With regard to the children of Flint, the casual use of the word “poisoned” is grossly inaccurate.So the experts said. And as you can see from what we posted, they also said this, right at the start of their column:
There's no reason to expect that the Flint water problem will inevitably lead to "decreased I.Q.s and other cognitive and behavioral problems, including criminal behavior.As President Trump himself might have asked, where do they get these jokers? But uh-oh! As Gomez and Dietrich continued, they began presenting some of the basic data which seem to be relevant here. If we care about the children of Flint, we need to consider these data:
GOMEZ AND DIETRICH (continuing directly): In the mid-1970s, the average American child under the age of 5 had a blood lead level of 14 micrograms per deciliter. The good news is that by 2014 it had fallen dramatically, to 0.84 micrograms per deciliter, largely because of the banning of lead in paint and the phaseout of lead in gasoline, among other measures.Good grief! As recently as the mid-1970s, when many cable news watchers were young, the average American child had a blood lead level of 14 micrograms per deciliter. Today, though, thanks to improved environmental factors, the average reading, nationwide, is less than 1 microgram per deciliter.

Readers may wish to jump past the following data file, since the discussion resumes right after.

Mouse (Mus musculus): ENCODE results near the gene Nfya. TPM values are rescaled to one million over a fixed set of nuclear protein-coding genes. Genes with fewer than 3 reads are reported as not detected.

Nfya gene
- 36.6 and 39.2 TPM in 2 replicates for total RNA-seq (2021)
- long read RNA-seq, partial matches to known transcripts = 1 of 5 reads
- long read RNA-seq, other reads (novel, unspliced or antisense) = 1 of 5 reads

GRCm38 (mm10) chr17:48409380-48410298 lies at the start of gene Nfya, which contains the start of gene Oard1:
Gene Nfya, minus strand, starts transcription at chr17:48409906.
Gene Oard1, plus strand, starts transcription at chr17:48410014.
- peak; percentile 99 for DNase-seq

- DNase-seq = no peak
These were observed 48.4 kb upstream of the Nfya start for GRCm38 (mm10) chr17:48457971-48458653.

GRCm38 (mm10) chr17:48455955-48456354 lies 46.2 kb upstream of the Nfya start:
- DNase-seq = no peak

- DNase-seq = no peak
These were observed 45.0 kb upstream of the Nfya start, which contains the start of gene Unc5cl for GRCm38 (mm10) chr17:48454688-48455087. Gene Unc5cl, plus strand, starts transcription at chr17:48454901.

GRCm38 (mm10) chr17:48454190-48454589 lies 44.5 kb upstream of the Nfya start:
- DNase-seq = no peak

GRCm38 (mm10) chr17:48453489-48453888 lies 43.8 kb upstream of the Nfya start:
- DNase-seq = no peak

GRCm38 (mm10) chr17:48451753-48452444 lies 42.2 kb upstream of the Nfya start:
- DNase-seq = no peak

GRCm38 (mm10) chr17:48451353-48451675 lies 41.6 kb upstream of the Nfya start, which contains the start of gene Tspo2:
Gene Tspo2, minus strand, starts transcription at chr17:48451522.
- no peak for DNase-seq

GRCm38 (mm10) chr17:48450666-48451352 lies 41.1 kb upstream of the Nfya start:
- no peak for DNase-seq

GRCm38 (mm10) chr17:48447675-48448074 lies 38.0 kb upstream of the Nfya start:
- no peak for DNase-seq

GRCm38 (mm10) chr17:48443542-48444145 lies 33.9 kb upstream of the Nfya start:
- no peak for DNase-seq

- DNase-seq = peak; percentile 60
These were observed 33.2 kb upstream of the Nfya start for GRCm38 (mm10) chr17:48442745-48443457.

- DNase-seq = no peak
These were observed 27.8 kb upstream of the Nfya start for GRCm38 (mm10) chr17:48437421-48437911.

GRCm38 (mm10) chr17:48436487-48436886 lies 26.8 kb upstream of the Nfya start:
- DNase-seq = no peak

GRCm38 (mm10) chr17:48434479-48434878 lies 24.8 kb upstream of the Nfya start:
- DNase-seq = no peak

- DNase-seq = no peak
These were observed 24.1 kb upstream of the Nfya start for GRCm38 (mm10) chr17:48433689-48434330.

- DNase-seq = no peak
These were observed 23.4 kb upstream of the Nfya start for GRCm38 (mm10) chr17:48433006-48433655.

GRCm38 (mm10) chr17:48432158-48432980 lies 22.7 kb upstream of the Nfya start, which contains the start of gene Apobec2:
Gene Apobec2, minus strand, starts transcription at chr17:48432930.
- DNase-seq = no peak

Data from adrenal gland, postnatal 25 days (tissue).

The Centers for Disease Control and Prevention now considers a blood lead level in children of 5 micrograms per deciliter and higher to be a “reference level.” This measure is intended to identify children at higher risk and set off communitywide prevention activities.
Today, the experts seemed to say, kids are considered to be at higher risk if their reading goes above 5 micrograms per deciliter. That's way below the average reading for the average American child in the 1970s—and as they continued, Gomez and Dietrich reported what happened in Flint:
GOMEZ AND DIETRICH (continuing directly): After Flint’s water was switched from Detroit’s municipal system to the Flint River, the annual percentage of Flint children whose blood lead levels surpassed the reference level did increase—but only from 2.2 percent to 3.7 percent. One of us, Dr. Gómez, along with fellow researchers, reported these findings in a study in the June issue of The Journal of Pediatrics, which raised questions about how risks and statistics have been communicated regarding this issue.Before Flint's water problem started, 2.2% of the city's kids had readings above the 5 micrograms per deciliter "reference level." As a result of the water crisis, that percentage did indeed increase—but only to 3.7 percent of the city's kids.